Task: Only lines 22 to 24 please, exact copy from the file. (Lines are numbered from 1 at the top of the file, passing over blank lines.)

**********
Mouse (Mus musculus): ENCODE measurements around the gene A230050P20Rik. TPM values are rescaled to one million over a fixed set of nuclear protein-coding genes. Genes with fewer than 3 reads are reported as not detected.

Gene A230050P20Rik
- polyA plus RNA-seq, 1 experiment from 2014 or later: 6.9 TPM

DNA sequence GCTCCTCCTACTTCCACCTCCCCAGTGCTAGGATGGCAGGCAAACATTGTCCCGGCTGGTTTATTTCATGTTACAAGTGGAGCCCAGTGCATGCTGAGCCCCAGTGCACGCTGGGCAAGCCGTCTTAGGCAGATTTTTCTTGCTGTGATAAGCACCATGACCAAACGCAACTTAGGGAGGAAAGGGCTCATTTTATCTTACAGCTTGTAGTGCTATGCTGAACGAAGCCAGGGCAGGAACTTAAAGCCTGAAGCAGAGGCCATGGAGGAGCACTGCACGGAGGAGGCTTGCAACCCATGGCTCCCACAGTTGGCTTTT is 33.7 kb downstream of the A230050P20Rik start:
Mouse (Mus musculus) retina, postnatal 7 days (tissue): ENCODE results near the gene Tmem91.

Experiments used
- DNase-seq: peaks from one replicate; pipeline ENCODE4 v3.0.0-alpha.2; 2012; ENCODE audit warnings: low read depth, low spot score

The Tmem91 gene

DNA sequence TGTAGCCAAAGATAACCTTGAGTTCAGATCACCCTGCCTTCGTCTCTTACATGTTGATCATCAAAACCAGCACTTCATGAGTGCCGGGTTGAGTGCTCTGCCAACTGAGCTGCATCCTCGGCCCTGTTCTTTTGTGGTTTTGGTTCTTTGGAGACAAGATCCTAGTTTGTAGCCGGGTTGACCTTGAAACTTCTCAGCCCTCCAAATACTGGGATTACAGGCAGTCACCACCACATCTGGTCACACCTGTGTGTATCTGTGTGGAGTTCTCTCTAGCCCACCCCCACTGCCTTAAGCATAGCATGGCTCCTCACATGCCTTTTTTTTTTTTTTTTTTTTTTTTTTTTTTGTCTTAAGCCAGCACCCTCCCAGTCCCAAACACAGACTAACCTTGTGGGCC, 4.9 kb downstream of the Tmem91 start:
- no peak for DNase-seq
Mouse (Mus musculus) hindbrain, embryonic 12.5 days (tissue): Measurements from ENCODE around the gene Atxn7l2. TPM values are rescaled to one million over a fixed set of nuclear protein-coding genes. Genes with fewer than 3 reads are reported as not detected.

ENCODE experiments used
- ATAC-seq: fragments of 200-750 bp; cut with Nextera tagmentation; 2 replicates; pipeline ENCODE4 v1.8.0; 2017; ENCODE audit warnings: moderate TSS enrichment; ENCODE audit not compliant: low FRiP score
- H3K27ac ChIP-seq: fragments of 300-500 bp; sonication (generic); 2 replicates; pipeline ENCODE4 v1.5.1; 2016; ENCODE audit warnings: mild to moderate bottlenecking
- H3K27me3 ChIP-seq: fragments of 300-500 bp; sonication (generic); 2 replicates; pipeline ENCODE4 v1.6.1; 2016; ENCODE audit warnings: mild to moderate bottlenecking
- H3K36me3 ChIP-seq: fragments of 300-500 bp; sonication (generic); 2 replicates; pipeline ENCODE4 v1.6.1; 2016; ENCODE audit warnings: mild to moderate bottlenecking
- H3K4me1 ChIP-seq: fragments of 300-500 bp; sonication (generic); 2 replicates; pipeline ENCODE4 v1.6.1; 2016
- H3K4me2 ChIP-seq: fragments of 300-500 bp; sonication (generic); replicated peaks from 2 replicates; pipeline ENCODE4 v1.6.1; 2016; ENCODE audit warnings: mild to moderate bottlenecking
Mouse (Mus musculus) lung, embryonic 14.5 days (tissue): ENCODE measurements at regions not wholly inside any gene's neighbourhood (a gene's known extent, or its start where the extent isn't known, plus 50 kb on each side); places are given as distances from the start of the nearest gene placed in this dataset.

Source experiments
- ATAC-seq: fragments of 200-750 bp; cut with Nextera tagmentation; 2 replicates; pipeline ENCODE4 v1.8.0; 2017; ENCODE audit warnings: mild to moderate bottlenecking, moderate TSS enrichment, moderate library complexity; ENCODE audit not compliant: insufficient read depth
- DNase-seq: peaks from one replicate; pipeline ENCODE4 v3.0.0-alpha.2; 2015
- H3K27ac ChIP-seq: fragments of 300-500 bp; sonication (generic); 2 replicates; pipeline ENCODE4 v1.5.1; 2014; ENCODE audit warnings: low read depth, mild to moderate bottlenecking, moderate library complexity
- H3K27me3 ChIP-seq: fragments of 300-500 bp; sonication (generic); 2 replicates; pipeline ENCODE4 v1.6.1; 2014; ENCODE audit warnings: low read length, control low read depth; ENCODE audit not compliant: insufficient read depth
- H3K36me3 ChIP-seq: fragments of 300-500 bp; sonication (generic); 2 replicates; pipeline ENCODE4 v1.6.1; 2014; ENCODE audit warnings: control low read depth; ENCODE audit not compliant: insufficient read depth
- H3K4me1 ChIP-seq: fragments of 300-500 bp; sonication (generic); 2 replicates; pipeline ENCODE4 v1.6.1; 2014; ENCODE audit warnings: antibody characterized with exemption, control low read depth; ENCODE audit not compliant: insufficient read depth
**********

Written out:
- DNase-seq: peaks from one replicate; pipeline ENCODE4 v3.0.0-alpha.2; 2015
- H3K27ac ChIP-seq: fragments of 300-500 bp; sonication (generic); 2 replicates; pipeline ENCODE4 v1.5.1; 2014; ENCODE audit warnings: low read depth, mild to moderate bottlenecking, moderate library complexity
- H3K27me3 ChIP-seq: fragments of 300-500 bp; sonication (generic); 2 replicates; pipeline ENCODE4 v1.6.1; 2014; ENCODE audit warnings: low read length, control low read depth; ENCODE audit not compliant: insufficient read depth